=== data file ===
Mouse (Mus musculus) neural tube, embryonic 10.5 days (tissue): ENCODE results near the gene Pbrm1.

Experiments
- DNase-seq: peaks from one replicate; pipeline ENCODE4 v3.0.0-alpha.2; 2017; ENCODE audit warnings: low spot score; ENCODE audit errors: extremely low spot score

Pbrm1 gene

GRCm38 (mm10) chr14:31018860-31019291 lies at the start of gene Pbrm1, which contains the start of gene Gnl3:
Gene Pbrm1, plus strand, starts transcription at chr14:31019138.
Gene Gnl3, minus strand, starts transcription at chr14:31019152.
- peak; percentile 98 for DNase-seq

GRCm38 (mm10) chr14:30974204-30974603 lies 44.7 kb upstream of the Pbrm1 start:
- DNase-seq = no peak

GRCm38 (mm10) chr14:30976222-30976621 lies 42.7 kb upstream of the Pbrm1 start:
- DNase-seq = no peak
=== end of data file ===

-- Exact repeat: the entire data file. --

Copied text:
Mouse (Mus musculus) neural tube, embryonic 10.5 days (tissue): ENCODE results near the gene Pbrm1.

Experiments
- DNase-seq: peaks from one replicate; pipeline ENCODE4 v3.0.0-alpha.2; 2017; ENCODE audit warnings: low spot score; ENCODE audit errors: extremely low spot score

Pbrm1 gene

GRCm38 (mm10) chr14:31018860-31019291 lies at the start of gene Pbrm1, which contains the start of gene Gnl3:
Gene Pbrm1, plus strand, starts transcription at chr14:31019138.
Gene Gnl3, minus strand, starts transcription at chr14:31019152.
- peak; percentile 98 for DNase-seq

GRCm38 (mm10) chr14:30974204-30974603 lies 44.7 kb upstream of the Pbrm1 start:
- DNase-seq = no peak

GRCm38 (mm10) chr14:30976222-30976621 lies 42.7 kb upstream of the Pbrm1 start:
- DNase-seq = no peak